Robert also argues that the jury's findings were not supported by factually sufficient evidence or, in the alternative, that the damages awarded by the jury should be remitted. The court of appeals found...

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    ...the evidence and inferences which tend to support the verdict and disregard all evidence and inferences to the contrary. Stafford v. Stafford, 726 S.W.2d 14 (Tex.1987); Garza v. Alviar, 395 S.W.2d 821 (Tex.1965). In determining an "insufficient evidence" point of error, we consider all the ......
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    ...(Tex. App.—Houston [1st Dist.] 1993, writ. denied). We review property-division issues for abuse of discretion. See Stafford v. Stafford , 726 S.W.2d 14, 16 (Tex. 1987) ; Bell v. Bell , 513 S.W.2d 20, 22 (Tex. 1974) ; Barras v. Barras , 396 S.W.3d 154, 164 (Tex. App.—Houston [14th Dist.] 20......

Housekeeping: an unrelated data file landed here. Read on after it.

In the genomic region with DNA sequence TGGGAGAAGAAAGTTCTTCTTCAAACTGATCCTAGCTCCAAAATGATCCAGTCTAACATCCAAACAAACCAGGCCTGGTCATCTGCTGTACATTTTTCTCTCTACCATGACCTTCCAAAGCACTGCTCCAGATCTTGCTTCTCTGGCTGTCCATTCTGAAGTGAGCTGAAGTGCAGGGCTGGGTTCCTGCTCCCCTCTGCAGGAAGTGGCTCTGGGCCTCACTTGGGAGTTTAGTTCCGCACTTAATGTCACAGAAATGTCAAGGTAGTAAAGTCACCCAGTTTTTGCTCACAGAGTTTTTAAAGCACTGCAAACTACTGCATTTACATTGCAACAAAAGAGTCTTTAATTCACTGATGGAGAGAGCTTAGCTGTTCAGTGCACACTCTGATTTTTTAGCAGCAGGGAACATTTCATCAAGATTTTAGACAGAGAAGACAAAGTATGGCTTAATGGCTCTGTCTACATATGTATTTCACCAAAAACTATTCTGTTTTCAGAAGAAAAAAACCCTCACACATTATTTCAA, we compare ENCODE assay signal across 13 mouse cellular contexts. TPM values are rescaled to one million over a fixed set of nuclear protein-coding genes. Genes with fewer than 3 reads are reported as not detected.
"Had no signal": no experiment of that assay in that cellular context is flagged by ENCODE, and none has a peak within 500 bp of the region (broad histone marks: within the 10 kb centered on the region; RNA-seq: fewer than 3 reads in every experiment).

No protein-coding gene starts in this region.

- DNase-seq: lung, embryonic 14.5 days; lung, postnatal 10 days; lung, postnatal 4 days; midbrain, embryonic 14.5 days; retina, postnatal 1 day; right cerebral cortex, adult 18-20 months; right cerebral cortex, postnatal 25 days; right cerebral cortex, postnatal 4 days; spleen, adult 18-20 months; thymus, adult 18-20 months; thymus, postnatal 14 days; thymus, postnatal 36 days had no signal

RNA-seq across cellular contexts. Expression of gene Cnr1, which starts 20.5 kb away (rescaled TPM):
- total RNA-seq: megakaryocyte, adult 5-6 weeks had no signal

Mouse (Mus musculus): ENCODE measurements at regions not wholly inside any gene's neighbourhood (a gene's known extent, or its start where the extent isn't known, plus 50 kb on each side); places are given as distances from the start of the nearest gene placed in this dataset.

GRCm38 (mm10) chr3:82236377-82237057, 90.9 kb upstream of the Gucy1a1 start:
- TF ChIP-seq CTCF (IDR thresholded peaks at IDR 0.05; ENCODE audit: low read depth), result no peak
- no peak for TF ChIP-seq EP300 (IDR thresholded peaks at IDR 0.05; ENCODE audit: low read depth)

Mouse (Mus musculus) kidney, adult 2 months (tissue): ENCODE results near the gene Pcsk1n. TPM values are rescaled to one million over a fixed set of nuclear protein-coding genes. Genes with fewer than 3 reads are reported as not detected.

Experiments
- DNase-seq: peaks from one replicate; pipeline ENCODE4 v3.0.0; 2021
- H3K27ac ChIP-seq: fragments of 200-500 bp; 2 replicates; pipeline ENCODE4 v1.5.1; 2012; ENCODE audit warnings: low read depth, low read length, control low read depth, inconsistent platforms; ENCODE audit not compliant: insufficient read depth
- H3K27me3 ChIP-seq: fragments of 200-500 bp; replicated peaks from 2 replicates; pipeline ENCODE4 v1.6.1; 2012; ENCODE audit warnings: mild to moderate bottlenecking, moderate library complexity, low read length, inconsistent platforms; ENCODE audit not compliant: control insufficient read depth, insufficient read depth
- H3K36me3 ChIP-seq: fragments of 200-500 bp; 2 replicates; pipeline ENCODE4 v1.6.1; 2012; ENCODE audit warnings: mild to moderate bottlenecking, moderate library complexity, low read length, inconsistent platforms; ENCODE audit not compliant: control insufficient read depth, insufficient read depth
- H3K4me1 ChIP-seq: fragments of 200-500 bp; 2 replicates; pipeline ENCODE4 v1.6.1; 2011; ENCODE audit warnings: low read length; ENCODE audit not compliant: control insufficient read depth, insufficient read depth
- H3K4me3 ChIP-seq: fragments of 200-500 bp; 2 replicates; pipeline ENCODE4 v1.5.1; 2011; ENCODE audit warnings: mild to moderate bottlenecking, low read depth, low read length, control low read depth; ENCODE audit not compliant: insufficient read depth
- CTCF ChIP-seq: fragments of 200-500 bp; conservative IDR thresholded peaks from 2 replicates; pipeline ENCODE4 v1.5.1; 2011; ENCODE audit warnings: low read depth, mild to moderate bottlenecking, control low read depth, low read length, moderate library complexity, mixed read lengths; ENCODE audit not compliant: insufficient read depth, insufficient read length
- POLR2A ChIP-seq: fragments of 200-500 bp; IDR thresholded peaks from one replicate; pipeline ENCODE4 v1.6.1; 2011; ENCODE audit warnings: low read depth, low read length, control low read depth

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    ...the parties' incomes are only two of the many factors the trial court should consider when dividing a marital estate." Stafford v. Stafford , 726 S.W.2d 14, 16 (Tex. 1987). The concurrence's view that the award was "exceedingly generous" or "untenable" does not support its conclusion that t......
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    ...If there is any evidence--more than a scintilla--to support the finding, the no evidence challenge will fail. Stafford v. Stafford, 726 S.W.2d 14, 16 (Tex.1987); In re King's Estate, 150 Tex. 662, 244 S.W.2d 660, 661 (1951). In considering a factual sufficiency point, we may not substitute ......
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2 books & journal articles